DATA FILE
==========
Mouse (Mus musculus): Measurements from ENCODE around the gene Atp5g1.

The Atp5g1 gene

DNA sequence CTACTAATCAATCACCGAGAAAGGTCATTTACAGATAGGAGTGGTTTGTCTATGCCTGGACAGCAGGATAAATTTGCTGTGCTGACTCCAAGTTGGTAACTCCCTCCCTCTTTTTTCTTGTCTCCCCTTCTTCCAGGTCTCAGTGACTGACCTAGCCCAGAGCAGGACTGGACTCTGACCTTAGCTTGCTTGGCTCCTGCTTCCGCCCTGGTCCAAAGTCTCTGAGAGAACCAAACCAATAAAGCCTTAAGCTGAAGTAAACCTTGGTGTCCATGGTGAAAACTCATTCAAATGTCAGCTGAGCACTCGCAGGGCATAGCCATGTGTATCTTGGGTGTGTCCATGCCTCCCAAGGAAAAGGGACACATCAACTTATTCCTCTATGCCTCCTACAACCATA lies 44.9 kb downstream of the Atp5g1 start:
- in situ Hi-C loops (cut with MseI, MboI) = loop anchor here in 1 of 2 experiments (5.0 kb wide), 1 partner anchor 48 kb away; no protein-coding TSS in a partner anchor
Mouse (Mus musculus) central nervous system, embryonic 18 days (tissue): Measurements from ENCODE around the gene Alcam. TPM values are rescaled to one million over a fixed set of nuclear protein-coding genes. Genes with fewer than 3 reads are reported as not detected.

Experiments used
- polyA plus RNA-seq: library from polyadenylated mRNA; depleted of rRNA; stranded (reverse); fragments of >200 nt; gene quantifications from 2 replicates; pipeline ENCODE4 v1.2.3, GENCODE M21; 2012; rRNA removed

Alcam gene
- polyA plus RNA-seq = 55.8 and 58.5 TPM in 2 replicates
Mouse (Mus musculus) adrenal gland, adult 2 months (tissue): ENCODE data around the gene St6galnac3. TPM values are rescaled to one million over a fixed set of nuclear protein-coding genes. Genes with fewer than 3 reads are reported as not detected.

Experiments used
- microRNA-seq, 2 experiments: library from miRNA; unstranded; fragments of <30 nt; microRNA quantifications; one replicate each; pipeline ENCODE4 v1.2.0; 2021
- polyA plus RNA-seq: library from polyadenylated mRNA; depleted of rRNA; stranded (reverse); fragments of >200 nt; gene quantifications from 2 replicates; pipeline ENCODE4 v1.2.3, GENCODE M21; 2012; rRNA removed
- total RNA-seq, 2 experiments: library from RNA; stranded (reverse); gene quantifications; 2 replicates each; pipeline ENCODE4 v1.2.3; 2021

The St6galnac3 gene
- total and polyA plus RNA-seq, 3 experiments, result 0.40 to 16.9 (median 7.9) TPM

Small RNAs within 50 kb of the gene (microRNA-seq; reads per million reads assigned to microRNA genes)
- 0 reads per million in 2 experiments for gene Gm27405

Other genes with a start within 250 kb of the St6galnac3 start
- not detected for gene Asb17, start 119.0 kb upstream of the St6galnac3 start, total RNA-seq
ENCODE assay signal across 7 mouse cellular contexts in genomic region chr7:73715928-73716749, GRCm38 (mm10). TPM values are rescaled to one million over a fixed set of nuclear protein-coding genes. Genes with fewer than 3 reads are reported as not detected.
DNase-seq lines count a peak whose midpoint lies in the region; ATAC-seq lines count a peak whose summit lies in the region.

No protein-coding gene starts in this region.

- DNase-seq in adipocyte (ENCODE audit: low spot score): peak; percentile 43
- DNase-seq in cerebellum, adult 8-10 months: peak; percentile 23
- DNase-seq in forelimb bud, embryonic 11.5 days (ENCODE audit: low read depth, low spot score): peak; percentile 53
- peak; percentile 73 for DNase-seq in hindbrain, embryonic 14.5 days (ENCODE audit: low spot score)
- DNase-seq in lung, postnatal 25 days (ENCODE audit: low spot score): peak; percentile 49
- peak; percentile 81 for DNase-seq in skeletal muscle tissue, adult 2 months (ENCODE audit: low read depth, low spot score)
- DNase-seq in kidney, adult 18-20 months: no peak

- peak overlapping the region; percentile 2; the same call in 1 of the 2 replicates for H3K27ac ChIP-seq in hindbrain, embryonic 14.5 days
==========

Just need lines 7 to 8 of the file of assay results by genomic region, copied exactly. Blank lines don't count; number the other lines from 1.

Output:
- polyA plus RNA-seq: library from polyadenylated mRNA; depleted of rRNA; stranded (reverse); fragments of >200 nt; gene quantifications from 2 replicates; pipeline ENCODE4 v1.2.3, GENCODE M21; 2012; rRNA removed

Alcam gene